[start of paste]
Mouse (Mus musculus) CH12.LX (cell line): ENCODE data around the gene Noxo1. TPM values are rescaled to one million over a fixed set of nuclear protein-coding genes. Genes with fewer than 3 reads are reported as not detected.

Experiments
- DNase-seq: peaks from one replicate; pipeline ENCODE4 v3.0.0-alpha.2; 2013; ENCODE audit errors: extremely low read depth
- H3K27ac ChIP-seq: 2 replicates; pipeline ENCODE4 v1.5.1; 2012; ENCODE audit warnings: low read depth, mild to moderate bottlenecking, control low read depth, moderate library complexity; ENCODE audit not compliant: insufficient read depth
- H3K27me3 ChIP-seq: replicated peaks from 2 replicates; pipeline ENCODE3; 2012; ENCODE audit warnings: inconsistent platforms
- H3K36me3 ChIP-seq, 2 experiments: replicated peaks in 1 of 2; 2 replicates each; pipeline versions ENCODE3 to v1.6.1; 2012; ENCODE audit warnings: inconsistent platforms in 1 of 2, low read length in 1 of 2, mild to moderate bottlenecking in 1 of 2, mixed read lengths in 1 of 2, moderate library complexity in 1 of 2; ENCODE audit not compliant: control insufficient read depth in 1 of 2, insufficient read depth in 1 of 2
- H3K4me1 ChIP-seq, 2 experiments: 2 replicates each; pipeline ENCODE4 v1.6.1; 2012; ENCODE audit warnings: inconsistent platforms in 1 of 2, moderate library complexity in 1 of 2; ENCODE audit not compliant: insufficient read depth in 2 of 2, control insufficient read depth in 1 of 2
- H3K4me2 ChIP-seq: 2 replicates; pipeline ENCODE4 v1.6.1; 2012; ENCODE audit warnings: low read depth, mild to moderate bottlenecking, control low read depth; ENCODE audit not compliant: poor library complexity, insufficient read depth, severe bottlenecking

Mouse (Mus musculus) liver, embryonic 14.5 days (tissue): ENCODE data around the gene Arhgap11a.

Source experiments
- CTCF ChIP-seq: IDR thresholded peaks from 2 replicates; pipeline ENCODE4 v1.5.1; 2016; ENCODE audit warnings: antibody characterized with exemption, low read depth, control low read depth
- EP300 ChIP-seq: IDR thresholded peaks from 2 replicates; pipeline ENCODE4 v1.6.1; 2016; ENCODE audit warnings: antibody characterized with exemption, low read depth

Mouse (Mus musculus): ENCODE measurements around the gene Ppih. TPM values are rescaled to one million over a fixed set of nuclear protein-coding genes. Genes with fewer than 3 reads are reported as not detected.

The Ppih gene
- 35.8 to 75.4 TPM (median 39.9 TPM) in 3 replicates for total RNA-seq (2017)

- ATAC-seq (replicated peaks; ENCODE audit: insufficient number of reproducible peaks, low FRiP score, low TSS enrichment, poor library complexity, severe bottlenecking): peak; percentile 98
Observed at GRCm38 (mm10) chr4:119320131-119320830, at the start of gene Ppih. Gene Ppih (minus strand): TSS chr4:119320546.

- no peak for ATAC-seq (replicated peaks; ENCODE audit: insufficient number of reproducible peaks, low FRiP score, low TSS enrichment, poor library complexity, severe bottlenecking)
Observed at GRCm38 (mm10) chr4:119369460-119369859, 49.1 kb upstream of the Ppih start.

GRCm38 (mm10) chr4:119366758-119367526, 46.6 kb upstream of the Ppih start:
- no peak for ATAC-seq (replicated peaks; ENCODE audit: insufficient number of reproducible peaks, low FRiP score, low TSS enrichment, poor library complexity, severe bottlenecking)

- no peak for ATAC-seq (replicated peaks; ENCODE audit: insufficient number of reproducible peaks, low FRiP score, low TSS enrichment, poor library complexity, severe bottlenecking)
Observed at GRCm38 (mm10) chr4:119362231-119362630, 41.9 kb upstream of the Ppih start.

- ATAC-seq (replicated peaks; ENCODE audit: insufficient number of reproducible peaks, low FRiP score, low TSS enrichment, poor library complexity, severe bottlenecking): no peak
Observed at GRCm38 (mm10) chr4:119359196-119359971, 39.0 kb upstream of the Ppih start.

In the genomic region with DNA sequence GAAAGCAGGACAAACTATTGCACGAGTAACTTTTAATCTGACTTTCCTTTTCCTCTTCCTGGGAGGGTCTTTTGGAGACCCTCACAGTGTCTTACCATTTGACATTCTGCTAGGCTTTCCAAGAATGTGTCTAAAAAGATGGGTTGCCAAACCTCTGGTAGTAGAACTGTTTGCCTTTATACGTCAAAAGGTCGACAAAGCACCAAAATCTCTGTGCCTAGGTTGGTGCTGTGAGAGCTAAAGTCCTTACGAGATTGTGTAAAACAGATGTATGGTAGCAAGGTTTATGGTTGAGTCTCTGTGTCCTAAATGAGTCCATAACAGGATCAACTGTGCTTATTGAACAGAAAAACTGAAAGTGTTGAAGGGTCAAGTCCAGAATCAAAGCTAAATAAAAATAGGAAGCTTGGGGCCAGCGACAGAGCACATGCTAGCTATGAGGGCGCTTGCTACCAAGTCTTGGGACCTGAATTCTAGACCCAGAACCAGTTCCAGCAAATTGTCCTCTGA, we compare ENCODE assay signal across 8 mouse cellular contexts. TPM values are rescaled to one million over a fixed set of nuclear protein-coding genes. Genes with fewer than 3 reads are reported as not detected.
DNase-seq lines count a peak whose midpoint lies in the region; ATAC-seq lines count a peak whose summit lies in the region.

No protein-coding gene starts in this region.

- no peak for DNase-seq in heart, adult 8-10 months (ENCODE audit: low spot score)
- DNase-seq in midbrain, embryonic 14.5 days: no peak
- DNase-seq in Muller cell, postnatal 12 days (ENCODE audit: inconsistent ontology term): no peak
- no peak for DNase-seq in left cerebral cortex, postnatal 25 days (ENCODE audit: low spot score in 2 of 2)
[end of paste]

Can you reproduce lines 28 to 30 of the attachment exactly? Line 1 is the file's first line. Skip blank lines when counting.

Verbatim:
No protein-coding gene starts in this region.

- no peak for DNase-seq in heart, adult 8-10 months (ENCODE audit: low spot score)
- DNase-seq in midbrain, embryonic 14.5 days: no peak